Electronic-based documentation systems would be of great value to Philippine hospitals with a nurse-patient ratio higher than the ideal. When the staffing ratio is high, nurses tend to allot more of their time documenting rather than actually caring for their patients at the bedside. In an electronic-based documentation system, trends in patient outcomes will be highlighted alongside medical and nursing management.

Such systems, while integrating the concepts and theories of nursing science, computer science and information science, propel the entire healthcare delivery system into a practice that is evidence-based and culturally-relevant. These systems should not be regarded as a substitute for clinical judgment or as a predictor of critical illness but as a tool that could help identify life-threatening cases.

Though most of Philippine hospitals are quite far from achieving this, such information systems should be viewed as a crucial facet in promoting a culture of patient safety where the documentation standards help and/or equally meet the standards of medical and nursing care.




A graduate’s ‘confession’ about his father

Philippine Daily Inquirer | 02:08 AM June 22nd, 2015


I KNOW the hardships my father, as the main breadwinner of the family, needs to face. He spends his weekends doing “sideline” jobs which add to the measly income he receives from the government. There were times when the only food we could afford was a can of sardines. There were also times when the only “baon” that my parents could give me as I’d leave for school was just enough for my jeepney fare and a “good luck” hug. During those trying times, my parents would humbly say to us, “Magtiis muna mga anak.” My siblings and I did not complain. We were happy and content with our simple life. But looking back and knowing how my father and his parents lived years back, I cannot help but cry and be thankful for the life I currently enjoy.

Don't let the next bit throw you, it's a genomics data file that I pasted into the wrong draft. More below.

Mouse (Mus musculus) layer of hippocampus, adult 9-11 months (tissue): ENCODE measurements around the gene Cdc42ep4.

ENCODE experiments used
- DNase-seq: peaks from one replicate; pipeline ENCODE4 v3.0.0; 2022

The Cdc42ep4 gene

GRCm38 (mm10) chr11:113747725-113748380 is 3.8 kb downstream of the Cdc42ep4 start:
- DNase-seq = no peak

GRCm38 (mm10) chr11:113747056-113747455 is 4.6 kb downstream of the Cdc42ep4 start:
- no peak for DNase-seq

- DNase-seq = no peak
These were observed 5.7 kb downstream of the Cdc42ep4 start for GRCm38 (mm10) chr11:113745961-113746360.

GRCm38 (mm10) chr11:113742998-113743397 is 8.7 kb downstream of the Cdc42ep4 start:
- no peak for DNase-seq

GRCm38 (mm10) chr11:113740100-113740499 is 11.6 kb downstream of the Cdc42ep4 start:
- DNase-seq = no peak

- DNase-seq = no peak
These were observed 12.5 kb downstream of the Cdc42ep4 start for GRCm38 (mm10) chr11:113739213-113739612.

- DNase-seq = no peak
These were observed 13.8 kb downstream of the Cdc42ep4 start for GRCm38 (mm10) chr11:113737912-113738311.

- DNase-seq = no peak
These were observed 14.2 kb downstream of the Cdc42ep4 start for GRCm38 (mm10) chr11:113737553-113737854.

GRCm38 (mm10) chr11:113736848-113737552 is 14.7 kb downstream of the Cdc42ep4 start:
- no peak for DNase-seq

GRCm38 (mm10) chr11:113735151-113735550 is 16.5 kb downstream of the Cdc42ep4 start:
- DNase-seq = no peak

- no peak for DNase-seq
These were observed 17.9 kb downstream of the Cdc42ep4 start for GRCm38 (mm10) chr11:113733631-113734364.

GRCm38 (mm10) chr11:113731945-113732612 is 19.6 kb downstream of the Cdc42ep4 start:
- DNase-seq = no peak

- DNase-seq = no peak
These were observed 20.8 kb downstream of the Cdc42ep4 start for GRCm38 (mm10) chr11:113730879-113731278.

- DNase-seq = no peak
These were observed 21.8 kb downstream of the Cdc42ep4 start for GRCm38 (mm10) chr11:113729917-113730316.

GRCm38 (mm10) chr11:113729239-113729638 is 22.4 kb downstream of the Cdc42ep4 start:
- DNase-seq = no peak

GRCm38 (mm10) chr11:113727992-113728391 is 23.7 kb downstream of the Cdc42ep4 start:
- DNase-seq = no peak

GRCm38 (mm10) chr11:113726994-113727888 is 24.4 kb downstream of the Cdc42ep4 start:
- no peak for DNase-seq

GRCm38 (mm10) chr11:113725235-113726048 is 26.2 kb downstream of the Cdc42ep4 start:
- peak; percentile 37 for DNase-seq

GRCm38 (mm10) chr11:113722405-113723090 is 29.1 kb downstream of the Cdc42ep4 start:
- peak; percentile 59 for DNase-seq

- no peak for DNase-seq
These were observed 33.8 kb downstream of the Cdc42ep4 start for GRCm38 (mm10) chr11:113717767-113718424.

I remember my father telling me the sacrifices he and his parents had to make for him to finish college. There was a time when my grandparents had to pawn their wedding rings just to give him a fare going back to UP Diliman. He was lucky to have his uncle, the late UP history professor Wilfredo E. Tamayo, by his side during those difficult times.

Exactly four years ago, before my high school graduation, my father told me that he was not able to attend his college graduation. The reason was obvious—poverty. They did not have the money to pay for the graduation fee.

My father was able to attend my older sister’s college graduation five years ago. In a few days he’ll be attending another graduation.

I can vividly recall how proud he was during and after my sister’s graduation. He kept smiling and telling people that his daughter had graduated from college. Funny, he did the same after knowing I’ll be graduating this June.

Unlike other more fortunate families, we celebrated my sister’s success then at a small fast-food chain near the Philippine International Convention Center. But my father, seemingly happy, enjoyed the company of his family more than anything in this world.

On June 26, as I climb the stage to receive my diploma, I will bring with me my father’s name. I will bring with me the pride he had when he finished college. I will bring with me his unending hope that someday our lives will be better, that our lives will be what we all hoped for and prayed for. And as the university president hands me my diploma, I will remember the greatest advice my father, Reginald B. Tamayo, gave me—to remain humble and to keep a thankful heart.

I hope I always make him proud.